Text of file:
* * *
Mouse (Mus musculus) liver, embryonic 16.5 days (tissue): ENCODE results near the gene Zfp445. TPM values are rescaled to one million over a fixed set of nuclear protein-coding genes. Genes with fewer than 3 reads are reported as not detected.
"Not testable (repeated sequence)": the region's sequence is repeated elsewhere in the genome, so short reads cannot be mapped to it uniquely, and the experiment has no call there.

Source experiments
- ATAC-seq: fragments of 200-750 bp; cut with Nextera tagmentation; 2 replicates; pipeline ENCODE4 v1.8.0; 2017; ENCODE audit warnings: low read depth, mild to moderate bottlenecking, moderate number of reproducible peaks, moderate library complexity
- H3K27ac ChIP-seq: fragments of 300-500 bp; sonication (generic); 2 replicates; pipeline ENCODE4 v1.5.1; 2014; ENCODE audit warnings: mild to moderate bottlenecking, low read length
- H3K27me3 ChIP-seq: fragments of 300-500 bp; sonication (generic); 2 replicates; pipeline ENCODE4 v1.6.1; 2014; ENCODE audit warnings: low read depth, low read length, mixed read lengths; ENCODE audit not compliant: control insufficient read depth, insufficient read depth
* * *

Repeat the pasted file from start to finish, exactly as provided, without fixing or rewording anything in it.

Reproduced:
Mouse (Mus musculus) liver, embryonic 16.5 days (tissue): ENCODE results near the gene Zfp445. TPM values are rescaled to one million over a fixed set of nuclear protein-coding genes. Genes with fewer than 3 reads are reported as not detected.
"Not testable (repeated sequence)": the region's sequence is repeated elsewhere in the genome, so short reads cannot be mapped to it uniquely, and the experiment has no call there.

Source experiments
- ATAC-seq: fragments of 200-750 bp; cut with Nextera tagmentation; 2 replicates; pipeline ENCODE4 v1.8.0; 2017; ENCODE audit warnings: low read depth, mild to moderate bottlenecking, moderate number of reproducible peaks, moderate library complexity
- H3K27ac ChIP-seq: fragments of 300-500 bp; sonication (generic); 2 replicates; pipeline ENCODE4 v1.5.1; 2014; ENCODE audit warnings: mild to moderate bottlenecking, low read length
- H3K27me3 ChIP-seq: fragments of 300-500 bp; sonication (generic); 2 replicates; pipeline ENCODE4 v1.6.1; 2014; ENCODE audit warnings: low read depth, low read length, mixed read lengths; ENCODE audit not compliant: control insufficient read depth, insufficient read depth